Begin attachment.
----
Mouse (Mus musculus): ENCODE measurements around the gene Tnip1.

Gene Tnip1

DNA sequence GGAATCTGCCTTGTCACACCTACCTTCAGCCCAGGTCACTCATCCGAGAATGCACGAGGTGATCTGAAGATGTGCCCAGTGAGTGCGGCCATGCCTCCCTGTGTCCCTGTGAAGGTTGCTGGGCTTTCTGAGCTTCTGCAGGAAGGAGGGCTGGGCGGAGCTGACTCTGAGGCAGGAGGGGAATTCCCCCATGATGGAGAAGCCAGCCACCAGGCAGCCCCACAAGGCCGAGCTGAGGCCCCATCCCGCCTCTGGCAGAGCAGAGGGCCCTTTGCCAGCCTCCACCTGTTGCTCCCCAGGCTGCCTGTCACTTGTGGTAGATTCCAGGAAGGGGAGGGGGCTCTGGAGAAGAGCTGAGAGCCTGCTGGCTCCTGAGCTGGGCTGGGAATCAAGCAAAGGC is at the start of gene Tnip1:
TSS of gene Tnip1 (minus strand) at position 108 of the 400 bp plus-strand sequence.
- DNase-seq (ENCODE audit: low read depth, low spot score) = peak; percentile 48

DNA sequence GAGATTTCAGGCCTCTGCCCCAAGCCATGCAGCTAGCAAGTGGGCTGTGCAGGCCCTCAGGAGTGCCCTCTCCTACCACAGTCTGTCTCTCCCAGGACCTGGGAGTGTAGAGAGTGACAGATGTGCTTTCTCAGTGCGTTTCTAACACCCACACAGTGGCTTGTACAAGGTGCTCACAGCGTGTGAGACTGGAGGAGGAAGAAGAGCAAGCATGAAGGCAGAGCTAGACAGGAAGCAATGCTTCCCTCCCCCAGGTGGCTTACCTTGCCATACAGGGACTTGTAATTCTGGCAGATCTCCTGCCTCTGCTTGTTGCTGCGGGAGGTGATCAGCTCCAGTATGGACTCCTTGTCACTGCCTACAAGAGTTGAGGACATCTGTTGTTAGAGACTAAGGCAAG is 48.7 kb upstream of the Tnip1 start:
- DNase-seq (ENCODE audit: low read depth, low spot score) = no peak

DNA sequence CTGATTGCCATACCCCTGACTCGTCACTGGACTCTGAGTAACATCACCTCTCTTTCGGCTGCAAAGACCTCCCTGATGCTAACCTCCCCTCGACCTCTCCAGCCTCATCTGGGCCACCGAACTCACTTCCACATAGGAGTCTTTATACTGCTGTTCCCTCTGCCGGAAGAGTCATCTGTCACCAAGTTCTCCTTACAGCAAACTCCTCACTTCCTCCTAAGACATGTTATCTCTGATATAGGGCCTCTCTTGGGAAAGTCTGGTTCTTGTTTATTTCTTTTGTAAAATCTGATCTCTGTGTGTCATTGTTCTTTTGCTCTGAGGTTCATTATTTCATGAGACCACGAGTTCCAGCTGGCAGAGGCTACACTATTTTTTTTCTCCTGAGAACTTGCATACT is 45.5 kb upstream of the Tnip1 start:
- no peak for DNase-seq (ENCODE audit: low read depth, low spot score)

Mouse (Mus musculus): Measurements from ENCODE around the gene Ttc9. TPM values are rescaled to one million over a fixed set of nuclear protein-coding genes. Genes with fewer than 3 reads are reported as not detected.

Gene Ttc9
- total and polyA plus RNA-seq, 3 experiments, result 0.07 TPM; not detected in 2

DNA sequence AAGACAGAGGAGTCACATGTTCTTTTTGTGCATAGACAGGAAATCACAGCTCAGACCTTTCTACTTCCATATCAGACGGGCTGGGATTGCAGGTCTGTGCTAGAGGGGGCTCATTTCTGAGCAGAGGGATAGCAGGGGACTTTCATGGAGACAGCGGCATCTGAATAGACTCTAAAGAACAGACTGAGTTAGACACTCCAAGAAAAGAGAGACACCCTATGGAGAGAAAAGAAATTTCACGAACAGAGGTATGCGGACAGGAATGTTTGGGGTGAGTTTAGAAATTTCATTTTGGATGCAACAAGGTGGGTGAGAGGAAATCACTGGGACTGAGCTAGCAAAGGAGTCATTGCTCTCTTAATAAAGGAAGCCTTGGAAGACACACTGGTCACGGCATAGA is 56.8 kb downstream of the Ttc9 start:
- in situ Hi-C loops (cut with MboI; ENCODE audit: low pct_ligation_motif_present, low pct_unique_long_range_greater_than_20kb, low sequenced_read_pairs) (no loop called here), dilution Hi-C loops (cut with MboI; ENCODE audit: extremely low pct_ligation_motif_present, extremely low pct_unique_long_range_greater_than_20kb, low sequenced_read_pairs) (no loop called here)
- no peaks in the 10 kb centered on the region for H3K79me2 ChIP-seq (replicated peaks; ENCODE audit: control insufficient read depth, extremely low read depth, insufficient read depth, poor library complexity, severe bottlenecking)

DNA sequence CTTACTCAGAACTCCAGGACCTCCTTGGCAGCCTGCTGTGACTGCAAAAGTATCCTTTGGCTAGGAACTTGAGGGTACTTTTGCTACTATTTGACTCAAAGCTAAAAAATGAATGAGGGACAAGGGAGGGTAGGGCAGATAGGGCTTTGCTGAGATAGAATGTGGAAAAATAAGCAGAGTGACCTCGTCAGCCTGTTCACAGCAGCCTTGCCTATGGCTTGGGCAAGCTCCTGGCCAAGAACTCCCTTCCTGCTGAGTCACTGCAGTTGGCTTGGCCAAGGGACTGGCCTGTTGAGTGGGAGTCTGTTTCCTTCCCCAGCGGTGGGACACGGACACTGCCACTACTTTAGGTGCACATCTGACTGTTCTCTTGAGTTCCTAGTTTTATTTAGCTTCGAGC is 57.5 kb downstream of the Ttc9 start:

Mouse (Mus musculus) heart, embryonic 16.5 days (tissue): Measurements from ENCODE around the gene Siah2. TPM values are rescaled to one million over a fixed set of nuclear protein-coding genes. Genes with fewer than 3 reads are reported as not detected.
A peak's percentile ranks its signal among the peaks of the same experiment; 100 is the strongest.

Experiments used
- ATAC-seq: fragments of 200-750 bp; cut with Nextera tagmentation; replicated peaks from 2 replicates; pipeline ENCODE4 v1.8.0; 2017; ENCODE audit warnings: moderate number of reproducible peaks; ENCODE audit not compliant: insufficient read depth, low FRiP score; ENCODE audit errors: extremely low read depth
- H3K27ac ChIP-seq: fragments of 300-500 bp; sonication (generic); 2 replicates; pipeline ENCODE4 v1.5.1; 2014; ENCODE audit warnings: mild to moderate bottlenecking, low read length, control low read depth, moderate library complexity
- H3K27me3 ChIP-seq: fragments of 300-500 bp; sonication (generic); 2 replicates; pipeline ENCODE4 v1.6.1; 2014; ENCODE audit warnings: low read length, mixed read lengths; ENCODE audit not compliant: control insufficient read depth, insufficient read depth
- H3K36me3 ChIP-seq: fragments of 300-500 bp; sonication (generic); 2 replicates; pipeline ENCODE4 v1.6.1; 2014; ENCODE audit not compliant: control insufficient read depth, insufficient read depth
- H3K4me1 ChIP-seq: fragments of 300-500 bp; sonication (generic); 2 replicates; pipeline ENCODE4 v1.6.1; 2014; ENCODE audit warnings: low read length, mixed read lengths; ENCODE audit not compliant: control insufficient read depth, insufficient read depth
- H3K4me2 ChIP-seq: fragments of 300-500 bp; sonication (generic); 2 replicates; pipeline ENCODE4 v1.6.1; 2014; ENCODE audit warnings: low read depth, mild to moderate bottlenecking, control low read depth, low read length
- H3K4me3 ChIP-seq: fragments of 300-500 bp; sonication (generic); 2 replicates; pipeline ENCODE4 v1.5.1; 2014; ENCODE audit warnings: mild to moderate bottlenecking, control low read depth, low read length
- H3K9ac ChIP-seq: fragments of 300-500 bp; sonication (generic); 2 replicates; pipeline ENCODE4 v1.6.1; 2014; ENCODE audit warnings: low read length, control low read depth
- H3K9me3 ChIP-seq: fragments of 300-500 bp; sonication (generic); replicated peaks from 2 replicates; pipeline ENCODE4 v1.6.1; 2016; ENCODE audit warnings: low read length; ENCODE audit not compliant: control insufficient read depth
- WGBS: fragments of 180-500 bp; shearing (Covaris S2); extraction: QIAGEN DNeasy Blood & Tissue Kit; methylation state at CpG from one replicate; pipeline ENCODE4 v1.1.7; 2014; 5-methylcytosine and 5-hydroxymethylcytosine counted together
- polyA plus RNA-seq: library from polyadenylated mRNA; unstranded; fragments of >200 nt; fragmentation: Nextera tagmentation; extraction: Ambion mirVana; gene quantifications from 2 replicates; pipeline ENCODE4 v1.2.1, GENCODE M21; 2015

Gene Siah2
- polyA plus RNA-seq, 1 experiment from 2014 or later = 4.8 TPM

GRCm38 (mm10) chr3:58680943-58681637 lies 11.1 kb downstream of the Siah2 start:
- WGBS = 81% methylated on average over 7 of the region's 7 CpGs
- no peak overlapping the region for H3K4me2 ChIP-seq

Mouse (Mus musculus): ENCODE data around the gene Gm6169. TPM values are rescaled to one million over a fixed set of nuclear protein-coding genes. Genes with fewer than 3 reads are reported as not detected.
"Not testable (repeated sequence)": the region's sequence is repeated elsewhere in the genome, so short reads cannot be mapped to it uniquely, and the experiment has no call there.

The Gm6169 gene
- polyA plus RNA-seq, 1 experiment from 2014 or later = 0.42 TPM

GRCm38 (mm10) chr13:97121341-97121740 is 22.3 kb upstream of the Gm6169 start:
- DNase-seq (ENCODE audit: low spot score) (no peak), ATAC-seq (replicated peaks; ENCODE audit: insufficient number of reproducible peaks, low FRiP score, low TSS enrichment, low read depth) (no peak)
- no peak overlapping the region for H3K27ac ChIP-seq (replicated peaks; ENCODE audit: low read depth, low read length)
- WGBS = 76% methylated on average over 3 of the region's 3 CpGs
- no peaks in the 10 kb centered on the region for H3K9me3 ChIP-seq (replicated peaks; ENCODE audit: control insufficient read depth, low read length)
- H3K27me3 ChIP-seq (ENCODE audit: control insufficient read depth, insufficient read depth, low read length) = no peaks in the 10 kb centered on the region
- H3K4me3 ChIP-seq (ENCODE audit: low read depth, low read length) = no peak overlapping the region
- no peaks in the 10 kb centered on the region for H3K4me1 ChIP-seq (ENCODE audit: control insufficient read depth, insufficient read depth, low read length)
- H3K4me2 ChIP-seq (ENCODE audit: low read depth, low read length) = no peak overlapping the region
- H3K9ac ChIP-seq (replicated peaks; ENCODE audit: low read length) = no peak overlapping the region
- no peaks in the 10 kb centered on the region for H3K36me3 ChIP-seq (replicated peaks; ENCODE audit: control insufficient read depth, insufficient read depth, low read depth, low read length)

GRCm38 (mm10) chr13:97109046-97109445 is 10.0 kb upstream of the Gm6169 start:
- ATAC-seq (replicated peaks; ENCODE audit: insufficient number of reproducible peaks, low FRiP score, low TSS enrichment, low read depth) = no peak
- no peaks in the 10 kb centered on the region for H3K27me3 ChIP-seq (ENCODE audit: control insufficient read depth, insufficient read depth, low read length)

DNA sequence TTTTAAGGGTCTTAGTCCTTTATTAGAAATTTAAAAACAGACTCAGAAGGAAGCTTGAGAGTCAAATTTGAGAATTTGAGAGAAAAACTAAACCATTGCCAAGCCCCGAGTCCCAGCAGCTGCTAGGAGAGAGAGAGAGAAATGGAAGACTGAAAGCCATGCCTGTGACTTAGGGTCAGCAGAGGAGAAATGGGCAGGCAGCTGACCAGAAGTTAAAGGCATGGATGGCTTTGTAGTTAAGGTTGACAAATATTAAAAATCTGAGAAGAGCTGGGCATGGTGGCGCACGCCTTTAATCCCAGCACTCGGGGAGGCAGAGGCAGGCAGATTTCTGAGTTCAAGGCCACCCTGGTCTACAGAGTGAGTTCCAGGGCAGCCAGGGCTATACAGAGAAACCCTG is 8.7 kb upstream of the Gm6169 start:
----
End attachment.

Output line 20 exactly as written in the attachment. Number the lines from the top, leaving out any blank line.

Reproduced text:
- ATAC-seq: fragments of 200-750 bp; cut with Nextera tagmentation; replicated peaks from 2 replicates; pipeline ENCODE4 v1.8.0; 2017; ENCODE audit warnings: moderate number of reproducible peaks; ENCODE audit not compliant: insufficient read depth, low FRiP score; ENCODE audit errors: extremely low read depth